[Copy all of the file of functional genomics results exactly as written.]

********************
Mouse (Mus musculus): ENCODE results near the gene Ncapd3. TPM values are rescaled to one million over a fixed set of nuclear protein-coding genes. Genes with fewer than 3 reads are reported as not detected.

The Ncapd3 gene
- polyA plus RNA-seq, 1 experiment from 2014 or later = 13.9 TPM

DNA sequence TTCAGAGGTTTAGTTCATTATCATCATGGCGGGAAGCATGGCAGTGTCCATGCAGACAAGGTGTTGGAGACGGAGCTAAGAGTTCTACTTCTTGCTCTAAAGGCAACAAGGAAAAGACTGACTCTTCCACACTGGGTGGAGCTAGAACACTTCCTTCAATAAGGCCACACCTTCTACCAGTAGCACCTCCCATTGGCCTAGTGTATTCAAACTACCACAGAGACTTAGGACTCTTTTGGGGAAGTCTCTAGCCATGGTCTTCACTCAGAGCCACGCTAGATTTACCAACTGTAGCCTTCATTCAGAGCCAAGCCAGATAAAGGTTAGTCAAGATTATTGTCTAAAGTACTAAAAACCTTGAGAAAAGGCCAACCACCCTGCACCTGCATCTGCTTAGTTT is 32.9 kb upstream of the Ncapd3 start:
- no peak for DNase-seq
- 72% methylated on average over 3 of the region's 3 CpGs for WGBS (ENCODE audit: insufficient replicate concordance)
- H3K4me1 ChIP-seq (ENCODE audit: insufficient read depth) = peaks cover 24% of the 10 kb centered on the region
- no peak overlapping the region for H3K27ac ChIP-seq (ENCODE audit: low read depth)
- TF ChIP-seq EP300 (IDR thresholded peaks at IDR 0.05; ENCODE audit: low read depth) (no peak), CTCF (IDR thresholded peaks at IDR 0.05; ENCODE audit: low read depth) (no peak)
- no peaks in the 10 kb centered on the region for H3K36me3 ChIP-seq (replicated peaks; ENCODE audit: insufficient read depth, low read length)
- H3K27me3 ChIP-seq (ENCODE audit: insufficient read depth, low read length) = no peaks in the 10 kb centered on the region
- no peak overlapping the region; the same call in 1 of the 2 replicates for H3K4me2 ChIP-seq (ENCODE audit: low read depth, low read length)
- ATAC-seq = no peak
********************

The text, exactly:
Mouse (Mus musculus): ENCODE results near the gene Ncapd3. TPM values are rescaled to one million over a fixed set of nuclear protein-coding genes. Genes with fewer than 3 reads are reported as not detected.

The Ncapd3 gene
- polyA plus RNA-seq, 1 experiment from 2014 or later = 13.9 TPM

DNA sequence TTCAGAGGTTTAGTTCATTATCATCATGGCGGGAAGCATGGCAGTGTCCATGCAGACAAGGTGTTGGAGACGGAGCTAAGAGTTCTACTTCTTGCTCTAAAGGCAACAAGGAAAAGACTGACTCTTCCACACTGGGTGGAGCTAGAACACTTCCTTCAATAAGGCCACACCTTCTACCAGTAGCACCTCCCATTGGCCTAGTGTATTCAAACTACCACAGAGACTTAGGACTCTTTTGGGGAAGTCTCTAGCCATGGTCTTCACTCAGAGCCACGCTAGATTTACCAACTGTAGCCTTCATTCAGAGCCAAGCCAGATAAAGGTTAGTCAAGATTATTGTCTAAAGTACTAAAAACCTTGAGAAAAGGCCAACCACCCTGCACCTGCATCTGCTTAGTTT is 32.9 kb upstream of the Ncapd3 start:
- no peak for DNase-seq
- 72% methylated on average over 3 of the region's 3 CpGs for WGBS (ENCODE audit: insufficient replicate concordance)
- H3K4me1 ChIP-seq (ENCODE audit: insufficient read depth) = peaks cover 24% of the 10 kb centered on the region
- no peak overlapping the region for H3K27ac ChIP-seq (ENCODE audit: low read depth)
- TF ChIP-seq EP300 (IDR thresholded peaks at IDR 0.05; ENCODE audit: low read depth) (no peak), CTCF (IDR thresholded peaks at IDR 0.05; ENCODE audit: low read depth) (no peak)
- no peaks in the 10 kb centered on the region for H3K36me3 ChIP-seq (replicated peaks; ENCODE audit: insufficient read depth, low read length)
- H3K27me3 ChIP-seq (ENCODE audit: insufficient read depth, low read length) = no peaks in the 10 kb centered on the region
- no peak overlapping the region; the same call in 1 of the 2 replicates for H3K4me2 ChIP-seq (ENCODE audit: low read depth, low read length)
- ATAC-seq = no peak